The first two authors conducted all data collection. Both are trained in social science research methods including reflexivity and triangulation of multiple data sources [43, 44]. Data sources for the patient sample consisted of semi-structured interviews (n = 31); a focus group conducted during one session of an existing group prenatal visit organized for patients in the program (n = 2; only two patients attended the group prenatal visit on the date approved for conducting the focus group concurrently and both agreed to participate); and participant-observation of patient-provider and provider-provider interactions in the clinical setting (during 2 months of the overall study period). Patient interviews lasted approximately 25 min up to an hour; the focus group lasted for an hour; participant-observation took place in the clinic 2 days per week throughout the study period (October 2017 through February 2018). In the larger study, providers were interviewed as key informants (n = 10); those findings are not included here. For the subset analysis presented here, only data collected from the overall patient sample, representing the patient participants (n = 27) were re-analyzed (Table 1).

Data sources

Questions and prompts on the interview guides (Additional file 1) were informed by a review of existing literature on perinatal substance use treatment experiences, and by participant-observation. The guides included questions about participants’ experiences with and perceptions of the perinatal substance use treatment program; delivery/birth experiences (for postpartum interviews); if they felt the program had helped them achieve goals related to treatment; and if they felt the program had adequately prepared them for what would happen at delivery (postpartum interviews). The same topics guided observations during participant-observation; though observations were open-ended as and intended to inform the more formal data collection. Participant-observation was documented in de-identified fieldnotes journals, as is standard in ethnographic and anthropological fieldwork [43, 44].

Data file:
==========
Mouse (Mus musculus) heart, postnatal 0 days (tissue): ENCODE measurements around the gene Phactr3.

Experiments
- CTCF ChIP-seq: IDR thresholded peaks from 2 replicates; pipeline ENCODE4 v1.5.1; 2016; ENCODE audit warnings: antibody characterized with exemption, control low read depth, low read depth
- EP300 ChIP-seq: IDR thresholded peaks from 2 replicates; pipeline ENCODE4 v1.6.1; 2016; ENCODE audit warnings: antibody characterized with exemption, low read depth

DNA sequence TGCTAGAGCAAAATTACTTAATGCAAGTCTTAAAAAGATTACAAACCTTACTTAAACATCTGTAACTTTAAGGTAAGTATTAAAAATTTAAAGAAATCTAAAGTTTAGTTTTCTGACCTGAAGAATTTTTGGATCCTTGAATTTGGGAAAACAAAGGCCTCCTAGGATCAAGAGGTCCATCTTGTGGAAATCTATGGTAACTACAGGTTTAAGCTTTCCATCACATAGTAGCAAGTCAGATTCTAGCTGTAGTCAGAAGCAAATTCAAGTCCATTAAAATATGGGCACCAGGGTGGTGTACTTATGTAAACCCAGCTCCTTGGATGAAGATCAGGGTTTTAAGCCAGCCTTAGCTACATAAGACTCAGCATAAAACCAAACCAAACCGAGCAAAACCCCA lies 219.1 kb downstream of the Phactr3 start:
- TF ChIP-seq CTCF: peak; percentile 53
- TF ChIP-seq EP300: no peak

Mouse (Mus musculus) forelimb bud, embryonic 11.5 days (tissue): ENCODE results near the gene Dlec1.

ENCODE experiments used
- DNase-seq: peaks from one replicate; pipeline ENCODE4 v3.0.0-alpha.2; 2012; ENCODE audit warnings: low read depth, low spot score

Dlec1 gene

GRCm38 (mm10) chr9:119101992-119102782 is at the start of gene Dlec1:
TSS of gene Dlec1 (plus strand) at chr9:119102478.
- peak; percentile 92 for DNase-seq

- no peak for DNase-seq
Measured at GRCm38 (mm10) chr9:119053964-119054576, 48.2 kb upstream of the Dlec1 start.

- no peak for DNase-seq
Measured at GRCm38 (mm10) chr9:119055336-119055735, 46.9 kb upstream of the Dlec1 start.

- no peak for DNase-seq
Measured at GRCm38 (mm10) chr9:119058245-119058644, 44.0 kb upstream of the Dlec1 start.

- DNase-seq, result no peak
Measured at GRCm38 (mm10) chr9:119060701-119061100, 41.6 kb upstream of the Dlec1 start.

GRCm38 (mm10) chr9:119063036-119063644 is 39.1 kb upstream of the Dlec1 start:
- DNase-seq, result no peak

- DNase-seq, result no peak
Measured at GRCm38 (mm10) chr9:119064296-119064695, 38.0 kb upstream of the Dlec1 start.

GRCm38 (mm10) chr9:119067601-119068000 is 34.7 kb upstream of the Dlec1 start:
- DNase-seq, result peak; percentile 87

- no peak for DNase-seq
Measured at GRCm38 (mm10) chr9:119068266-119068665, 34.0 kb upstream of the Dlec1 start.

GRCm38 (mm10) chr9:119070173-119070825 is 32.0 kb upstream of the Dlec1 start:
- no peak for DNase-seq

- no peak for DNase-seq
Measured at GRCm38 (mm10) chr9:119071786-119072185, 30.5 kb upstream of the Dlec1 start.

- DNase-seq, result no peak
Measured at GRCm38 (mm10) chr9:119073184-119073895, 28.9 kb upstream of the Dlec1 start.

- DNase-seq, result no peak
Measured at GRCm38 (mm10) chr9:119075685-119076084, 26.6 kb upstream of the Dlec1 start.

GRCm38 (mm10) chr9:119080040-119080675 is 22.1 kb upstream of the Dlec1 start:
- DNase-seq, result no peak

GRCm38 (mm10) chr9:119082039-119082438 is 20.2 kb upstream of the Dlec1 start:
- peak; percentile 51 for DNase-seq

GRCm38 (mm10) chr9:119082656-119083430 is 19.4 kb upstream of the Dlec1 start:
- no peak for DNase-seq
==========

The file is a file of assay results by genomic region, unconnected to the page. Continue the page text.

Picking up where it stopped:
Participants were interviewed one-on-one after appointments or during a break during steps of an appointment. In addition, patients in the program who met weekly in an existing group prenatal visit, typically led by one of the buprenorphine prescribers and a substance use counselor, were screened and all were found to be eligible for the interview portion of the study. Group members were asked if they were interested in having one session of their weekly prenatal group conducted as a focus group, discussing the same topics in the prenatal interview guide. All in attendance during the designated week consented, constituting a further nested opportunistic, convenience, and purposive sample. One participant in the focus group also participated in a one-on-one interview during the study period – however, that participant discussed different themes during her one-on-one interview as compared to during the triangulation focus group, her contributions were coded and analyzed separately from the two sessions. All interview and focus group participants received a Babies ‘R’ Us™ gift card worth $10.00 (U.S.) to thank them for taking time to share their perspectives.

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